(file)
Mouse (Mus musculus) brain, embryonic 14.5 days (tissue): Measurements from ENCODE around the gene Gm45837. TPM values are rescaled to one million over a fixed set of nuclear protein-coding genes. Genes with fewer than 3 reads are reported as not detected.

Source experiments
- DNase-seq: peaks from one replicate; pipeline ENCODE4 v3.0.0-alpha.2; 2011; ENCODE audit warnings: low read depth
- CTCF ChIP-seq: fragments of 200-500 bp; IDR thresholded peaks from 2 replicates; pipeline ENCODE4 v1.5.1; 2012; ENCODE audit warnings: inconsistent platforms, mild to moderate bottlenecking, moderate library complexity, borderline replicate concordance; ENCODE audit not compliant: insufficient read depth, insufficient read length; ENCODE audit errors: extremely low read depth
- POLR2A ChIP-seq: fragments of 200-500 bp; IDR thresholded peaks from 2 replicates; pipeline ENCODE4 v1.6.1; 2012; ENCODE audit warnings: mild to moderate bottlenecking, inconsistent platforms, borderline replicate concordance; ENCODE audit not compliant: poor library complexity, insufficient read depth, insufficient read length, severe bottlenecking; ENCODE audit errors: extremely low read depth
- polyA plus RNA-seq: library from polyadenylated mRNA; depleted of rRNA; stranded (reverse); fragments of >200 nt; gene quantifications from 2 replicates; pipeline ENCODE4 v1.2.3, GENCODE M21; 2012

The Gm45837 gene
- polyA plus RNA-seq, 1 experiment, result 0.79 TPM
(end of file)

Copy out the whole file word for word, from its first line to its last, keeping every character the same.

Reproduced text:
Mouse (Mus musculus) brain, embryonic 14.5 days (tissue): Measurements from ENCODE around the gene Gm45837. TPM values are rescaled to one million over a fixed set of nuclear protein-coding genes. Genes with fewer than 3 reads are reported as not detected.

Source experiments
- DNase-seq: peaks from one replicate; pipeline ENCODE4 v3.0.0-alpha.2; 2011; ENCODE audit warnings: low read depth
- CTCF ChIP-seq: fragments of 200-500 bp; IDR thresholded peaks from 2 replicates; pipeline ENCODE4 v1.5.1; 2012; ENCODE audit warnings: inconsistent platforms, mild to moderate bottlenecking, moderate library complexity, borderline replicate concordance; ENCODE audit not compliant: insufficient read depth, insufficient read length; ENCODE audit errors: extremely low read depth
- POLR2A ChIP-seq: fragments of 200-500 bp; IDR thresholded peaks from 2 replicates; pipeline ENCODE4 v1.6.1; 2012; ENCODE audit warnings: mild to moderate bottlenecking, inconsistent platforms, borderline replicate concordance; ENCODE audit not compliant: poor library complexity, insufficient read depth, insufficient read length, severe bottlenecking; ENCODE audit errors: extremely low read depth
- polyA plus RNA-seq: library from polyadenylated mRNA; depleted of rRNA; stranded (reverse); fragments of >200 nt; gene quantifications from 2 replicates; pipeline ENCODE4 v1.2.3, GENCODE M21; 2012

The Gm45837 gene
- polyA plus RNA-seq, 1 experiment, result 0.79 TPM